Those who live, work, and play outdoors know that a good brimmed hat provides shade from sun or protection from rain and snow. For many, a hat is not so much a fashion statement as survival gear. If you own a brimmed hat, learn how to shape, or block it.
I am reminded of this topic after buying a cloth sunhat while outside for Aly’s graduation. I got it from a traveling display at a Costco. I asked the salesperson attending it whether or not it could be blocked. She had no idea, which is not surprising. Most people don’t know how to block a hat. When we flew to Juneau, I stuffed it in my checked baggage, from which it emerged with an unsightly wobble in the brim. When we got home, I tried re-blocking the brim, and returned it to its original shape in no time. With that in mind, I’ll pass my “secrets” on to you.
Most hats, whether made from felt, straw, or canvas, can be shaped to suit the wearer’s needs and style. Not every hat shape works for an individual’s face; blocking adjusts a hat to complement one’s looks.
Hat needs vary as well. In rain country, water shedding shapes are more important than maximized shading, which is vital in arid regions. In Texas, where hats are often an accessory to formal wear, most people prefer a more elegant blocking over a
The ability to block a hat increases its usefulness, longevity and value, and makes it more comfortable to wear.
All brimmed hats begin life as a basic shape, a cylindrical head cavity of varying height called a “crown,” and a flat rim, or “brim” in varying widths. The style of each individual hat comes from the blocking—everything from a simple farmer’s sun hat to the many varieties of cowboy hats, to Indiana Jones’s fedora, or even an American colonial-era tricorner “cap.” Learning to block one’s own hat allows a hat owner to restore a damaged blocking, or adjust it to a new style or use.
Once one learns to block, a single hat can be shaped to a variety of widely different styles and uses during its life. Further, hats can be found more cheaply and easily. If one likes the feel or color of a hat, but not its style, one can change it to a more suitable shape without help.
Blocking a hat is surprisingly easy:
First, wet your hat completely. I like to use the sink sprayer, or hold it under a shower nozzle. Don’t over-saturate it, but do make sure that it is all wet.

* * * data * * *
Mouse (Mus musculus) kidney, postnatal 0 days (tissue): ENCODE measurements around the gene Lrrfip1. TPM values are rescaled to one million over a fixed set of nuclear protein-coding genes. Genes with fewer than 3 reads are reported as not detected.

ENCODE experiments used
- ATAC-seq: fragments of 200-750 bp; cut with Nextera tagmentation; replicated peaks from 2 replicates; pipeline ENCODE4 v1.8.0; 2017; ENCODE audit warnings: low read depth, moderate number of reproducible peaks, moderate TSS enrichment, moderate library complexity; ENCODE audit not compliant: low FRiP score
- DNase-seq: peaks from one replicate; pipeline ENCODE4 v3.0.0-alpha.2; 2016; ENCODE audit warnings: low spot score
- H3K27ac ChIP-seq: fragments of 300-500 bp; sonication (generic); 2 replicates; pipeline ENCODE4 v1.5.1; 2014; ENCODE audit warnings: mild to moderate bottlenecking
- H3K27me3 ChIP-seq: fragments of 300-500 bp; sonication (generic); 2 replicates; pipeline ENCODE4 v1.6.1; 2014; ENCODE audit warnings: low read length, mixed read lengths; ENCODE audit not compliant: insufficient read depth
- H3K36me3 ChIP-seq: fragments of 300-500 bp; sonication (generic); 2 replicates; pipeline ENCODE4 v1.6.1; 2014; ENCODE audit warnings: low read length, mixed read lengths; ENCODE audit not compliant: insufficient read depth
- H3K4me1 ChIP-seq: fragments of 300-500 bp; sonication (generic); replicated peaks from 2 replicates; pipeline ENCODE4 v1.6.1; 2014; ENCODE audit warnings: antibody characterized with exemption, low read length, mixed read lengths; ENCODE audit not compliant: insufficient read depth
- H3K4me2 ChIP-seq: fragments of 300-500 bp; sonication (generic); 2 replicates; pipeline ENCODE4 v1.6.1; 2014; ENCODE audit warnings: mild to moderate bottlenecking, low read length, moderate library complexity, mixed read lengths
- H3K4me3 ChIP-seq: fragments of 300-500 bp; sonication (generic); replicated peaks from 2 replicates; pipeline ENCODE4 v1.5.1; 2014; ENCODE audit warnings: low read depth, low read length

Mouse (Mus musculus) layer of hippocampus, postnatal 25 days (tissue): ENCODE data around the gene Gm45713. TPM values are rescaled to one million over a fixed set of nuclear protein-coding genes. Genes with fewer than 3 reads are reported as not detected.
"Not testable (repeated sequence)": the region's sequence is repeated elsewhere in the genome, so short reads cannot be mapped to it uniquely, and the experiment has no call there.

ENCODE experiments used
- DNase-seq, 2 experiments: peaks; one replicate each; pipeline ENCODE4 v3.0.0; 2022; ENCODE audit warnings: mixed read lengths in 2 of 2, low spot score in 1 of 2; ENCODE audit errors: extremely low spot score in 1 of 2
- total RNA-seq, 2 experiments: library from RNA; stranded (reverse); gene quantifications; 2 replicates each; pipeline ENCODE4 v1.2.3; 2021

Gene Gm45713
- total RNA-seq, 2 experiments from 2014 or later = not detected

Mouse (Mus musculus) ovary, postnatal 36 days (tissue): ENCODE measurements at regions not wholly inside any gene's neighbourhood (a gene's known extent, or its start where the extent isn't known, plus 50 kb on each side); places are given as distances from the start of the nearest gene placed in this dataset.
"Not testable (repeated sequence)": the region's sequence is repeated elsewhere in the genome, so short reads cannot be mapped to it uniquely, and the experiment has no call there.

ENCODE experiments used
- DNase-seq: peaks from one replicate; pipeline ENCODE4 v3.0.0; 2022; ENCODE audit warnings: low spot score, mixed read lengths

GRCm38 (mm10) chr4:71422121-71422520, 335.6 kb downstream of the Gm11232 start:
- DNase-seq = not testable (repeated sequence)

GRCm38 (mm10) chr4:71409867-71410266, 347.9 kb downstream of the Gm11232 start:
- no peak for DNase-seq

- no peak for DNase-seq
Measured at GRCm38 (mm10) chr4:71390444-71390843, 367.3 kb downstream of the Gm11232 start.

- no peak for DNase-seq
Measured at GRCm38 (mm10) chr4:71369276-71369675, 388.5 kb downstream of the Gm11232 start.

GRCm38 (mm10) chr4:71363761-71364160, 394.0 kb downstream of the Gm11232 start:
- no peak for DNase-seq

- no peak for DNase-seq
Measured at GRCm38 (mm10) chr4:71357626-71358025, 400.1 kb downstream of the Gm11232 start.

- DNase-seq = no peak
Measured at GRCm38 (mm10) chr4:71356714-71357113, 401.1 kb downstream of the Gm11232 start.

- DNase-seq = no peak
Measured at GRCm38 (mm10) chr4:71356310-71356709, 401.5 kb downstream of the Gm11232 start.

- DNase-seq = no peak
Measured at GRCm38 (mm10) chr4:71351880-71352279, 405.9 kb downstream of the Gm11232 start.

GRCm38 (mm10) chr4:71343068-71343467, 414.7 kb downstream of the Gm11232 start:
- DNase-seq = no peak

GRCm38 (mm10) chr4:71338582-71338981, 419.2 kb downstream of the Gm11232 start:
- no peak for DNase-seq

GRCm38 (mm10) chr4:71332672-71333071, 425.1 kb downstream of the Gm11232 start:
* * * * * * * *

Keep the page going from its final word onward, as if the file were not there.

While wet, mold the hat into the shape you’d like by pinching ridges and denting clefts with the edge of your hand. You’ll quickly discover that it’s easy to make a hat look “right” on the crown, with whatever dimples, rims, or ridges suit you best. Be gentle but firm. While it’s wet, you’ll have plenty of time to experiment with different shapes. Work with a mirror, so you can try it on to make sure our new style suits the shape of your face. Mold the brim to your needs, keeping in mind shading and water shedding qualities.
When you find the shape you like, handle the hat gingerly to avoid changing the shape further. Set it to air dry as soon as you can, being careful not to let the weight of the hat change anything. I’ve watched for years for a wig mannequin to dry my hat on, to hold the brim off of surfaces so it doesn’t sag and reshape. They’re surprisingly hard to come by, so I often set it on a soccer ball to dry. If the day is warm, I sometimes just put the hat on and go about my business. This keeps my head cool as the moisture evaporates, and also ensures that the hat is shaped specifically to my head.
Now you can spruce up your hat when you pull it out of the closet. You can pack it when you travel and reshape it when you arrive. If your hat loses shape in heavy rain or from a dunking, you can put it back in order. You might even make money shaping hats for those who haven’t yet realized how simple it is!
For photos of other hats that I’ve blocked a bit more radically, see Homestead Haberdashery.